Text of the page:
Nostalgic audiophiles may prefer the beauty of vinyl records, but the convenience of MP3 players monopolizes most of our listening time. For music lovers with classic records, converting your vinyl to MP3 will ensure that you can enjoy your favorite music on the go while still appreciating the complete experience of vinyl in your living room.

Here's how to do it.

Needle quality
The sound quality of your new MP3 file will be predicated on the quality of your needle, just as the needle quality determines the quality of your vinyl when it spins. The ultimate audio file will depend on your proficiency with the music editing software, to remove pops, noises and so on.

USB turntable
What used to be an arduous task has become much easier, thanks to recent technological innovations. Companies like ION have started to produce and distribute innovative USB turntables. These can connect directly to your computer, enabling an easy transfer of music.

Jeffrey Snyder, associate professor of music business at Lebanon Valley College, describes using the USB turntable as the most common and easiest method for turning vinyl into MP3.

"A computer records the audio," Snyder said, "and there are software programs that will slice the songs into tracks for burning to CD or making MP3 files." These USB turntables also feature iPod docks that sync up with your computer, meaning that the file transfer from your computer to iPod is easier as well.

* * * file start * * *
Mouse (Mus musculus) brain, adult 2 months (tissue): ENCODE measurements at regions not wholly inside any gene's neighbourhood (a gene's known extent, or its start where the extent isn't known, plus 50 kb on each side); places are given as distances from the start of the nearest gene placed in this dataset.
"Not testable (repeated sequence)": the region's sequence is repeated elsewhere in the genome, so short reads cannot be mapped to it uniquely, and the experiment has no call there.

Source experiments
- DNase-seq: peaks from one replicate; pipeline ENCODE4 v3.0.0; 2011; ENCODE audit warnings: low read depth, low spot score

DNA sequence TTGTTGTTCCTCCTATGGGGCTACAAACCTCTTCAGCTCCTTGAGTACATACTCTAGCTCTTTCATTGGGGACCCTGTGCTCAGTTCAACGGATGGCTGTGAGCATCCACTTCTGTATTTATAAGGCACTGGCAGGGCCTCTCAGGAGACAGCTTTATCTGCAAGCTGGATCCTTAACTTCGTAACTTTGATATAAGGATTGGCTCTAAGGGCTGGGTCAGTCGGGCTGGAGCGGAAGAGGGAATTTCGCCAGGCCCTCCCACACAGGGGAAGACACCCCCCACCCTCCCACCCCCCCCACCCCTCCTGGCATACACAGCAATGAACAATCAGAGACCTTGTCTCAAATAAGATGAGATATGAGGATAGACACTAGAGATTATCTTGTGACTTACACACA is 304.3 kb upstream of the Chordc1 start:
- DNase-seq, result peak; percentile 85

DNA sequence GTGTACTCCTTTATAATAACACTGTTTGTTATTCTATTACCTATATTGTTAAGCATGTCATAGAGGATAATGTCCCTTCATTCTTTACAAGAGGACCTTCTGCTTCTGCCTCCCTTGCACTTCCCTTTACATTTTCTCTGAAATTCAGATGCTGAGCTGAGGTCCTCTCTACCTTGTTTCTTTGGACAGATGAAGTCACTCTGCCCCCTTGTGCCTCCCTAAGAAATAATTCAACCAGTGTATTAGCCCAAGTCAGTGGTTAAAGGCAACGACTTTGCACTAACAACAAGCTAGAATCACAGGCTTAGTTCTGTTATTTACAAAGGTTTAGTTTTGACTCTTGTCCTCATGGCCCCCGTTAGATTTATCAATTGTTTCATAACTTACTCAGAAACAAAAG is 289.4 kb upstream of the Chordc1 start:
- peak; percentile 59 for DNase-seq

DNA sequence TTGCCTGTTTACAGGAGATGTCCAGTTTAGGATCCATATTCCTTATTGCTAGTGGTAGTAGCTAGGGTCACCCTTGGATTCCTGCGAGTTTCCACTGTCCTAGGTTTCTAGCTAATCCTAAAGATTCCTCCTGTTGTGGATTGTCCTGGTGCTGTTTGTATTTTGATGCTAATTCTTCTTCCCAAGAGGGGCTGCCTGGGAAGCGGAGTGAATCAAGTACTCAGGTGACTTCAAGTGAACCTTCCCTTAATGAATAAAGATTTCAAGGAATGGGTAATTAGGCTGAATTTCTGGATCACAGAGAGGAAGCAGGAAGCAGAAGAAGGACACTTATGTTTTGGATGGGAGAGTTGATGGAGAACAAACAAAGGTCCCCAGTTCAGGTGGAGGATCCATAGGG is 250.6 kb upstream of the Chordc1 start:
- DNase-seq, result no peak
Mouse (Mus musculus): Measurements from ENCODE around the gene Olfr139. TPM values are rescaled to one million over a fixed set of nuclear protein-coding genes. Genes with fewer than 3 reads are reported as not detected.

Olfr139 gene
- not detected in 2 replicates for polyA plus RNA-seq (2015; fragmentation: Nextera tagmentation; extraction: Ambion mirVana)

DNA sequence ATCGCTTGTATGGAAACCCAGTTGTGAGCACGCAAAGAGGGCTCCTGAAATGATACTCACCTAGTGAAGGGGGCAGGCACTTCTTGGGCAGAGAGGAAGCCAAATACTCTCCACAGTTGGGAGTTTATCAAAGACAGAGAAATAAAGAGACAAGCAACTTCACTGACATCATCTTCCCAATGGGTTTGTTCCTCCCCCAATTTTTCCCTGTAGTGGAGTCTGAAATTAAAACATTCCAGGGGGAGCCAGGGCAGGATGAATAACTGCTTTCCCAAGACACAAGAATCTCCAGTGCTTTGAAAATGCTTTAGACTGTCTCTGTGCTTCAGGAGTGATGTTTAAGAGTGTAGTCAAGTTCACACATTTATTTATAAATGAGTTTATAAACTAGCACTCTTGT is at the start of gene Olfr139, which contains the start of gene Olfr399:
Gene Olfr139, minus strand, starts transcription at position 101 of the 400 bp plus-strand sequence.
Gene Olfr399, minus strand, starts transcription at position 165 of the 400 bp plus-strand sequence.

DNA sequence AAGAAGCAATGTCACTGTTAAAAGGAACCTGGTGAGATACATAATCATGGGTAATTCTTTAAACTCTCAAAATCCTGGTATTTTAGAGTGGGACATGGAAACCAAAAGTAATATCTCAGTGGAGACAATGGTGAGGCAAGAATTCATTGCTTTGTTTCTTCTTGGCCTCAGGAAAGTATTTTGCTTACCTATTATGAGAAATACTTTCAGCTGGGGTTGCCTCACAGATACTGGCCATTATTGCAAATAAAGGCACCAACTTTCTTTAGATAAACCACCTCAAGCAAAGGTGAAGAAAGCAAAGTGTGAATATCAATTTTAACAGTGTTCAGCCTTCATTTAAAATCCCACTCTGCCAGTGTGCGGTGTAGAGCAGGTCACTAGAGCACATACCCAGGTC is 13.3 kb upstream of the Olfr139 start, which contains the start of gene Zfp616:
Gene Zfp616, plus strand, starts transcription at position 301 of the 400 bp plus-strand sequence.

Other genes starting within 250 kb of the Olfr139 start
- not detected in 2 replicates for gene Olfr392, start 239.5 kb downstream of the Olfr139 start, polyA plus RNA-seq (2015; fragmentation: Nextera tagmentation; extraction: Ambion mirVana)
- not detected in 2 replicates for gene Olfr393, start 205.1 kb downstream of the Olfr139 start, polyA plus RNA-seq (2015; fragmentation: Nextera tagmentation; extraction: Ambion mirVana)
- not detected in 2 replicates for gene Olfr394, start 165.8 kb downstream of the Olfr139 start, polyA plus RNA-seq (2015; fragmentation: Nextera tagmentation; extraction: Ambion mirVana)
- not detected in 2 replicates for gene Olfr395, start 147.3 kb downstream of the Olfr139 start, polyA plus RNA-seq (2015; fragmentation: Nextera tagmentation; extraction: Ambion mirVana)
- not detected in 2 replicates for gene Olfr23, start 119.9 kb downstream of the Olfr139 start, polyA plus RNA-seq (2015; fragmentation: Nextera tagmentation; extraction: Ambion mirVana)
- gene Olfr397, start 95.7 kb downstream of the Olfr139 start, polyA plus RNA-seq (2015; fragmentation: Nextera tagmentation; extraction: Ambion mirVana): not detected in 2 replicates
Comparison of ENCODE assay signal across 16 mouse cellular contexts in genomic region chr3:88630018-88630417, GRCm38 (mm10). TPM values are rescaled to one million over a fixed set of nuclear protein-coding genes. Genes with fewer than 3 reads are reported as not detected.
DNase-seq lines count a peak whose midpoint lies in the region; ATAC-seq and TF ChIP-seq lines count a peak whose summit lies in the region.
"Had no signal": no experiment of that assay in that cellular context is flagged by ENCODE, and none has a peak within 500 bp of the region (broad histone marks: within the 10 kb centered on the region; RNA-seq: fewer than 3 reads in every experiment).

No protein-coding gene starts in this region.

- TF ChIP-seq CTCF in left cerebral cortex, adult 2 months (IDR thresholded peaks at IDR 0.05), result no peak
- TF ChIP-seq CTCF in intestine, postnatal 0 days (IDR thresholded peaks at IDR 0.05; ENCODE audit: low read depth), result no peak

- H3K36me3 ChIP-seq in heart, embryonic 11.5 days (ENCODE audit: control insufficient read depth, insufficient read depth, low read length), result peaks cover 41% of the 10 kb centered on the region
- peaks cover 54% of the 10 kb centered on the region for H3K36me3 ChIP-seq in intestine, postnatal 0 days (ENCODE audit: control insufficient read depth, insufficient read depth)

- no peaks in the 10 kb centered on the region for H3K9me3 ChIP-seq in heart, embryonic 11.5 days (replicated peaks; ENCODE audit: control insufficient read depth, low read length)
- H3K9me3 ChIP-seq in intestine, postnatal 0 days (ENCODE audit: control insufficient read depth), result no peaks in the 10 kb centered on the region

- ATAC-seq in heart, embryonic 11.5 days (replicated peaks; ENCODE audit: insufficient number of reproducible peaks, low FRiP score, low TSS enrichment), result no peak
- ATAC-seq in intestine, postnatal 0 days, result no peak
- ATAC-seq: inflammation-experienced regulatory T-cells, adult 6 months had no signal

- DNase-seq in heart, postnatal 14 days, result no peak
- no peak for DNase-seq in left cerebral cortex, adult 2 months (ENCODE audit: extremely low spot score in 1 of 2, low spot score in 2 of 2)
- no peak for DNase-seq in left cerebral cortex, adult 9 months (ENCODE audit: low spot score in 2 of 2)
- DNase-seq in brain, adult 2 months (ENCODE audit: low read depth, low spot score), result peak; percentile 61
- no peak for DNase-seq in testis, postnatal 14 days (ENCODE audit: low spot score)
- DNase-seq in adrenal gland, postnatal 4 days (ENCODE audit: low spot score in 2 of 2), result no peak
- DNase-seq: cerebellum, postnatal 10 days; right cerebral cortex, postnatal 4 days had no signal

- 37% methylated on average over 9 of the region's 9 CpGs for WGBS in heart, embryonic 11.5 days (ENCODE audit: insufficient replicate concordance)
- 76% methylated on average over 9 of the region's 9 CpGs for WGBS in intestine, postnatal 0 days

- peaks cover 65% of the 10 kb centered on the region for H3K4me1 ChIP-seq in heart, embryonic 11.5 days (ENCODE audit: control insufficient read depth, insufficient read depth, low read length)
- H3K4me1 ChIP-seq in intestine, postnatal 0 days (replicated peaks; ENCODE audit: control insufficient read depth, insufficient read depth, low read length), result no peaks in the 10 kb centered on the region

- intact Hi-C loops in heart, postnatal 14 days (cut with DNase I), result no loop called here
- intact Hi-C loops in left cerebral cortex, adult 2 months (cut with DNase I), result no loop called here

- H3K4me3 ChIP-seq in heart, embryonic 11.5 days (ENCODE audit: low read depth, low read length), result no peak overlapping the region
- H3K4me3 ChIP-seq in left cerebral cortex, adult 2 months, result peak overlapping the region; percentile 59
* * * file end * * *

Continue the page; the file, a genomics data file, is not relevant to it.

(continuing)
If you intend to transfer a large number of vinyls to your computer or MP3 player, the convenience of a USB turntable will be worth the investment.

Traditional turntable
Even though it isn't suited specifically for the purpose of transferring audio files, the traditional turntable can still yield MP3s. You will need to connect your record player to your computer with an RCA cable.

Download or purchase recording software, such as GarageBand, Audacity or ProTools. Change the recording input on your software so it receives information through the RCA cable. Then record the music track just as you would live music. When a song has finished recording, stop the vinyl. Save the audio file on the computer and convert the file to MP3. Then repeat for each track on the album.

As you can see from the stop and go nature of this approach, it is a far more time consuming way. However, if you only intend to convert one or two records, it might be preferable since it won't necessitate the purchase of a new record player.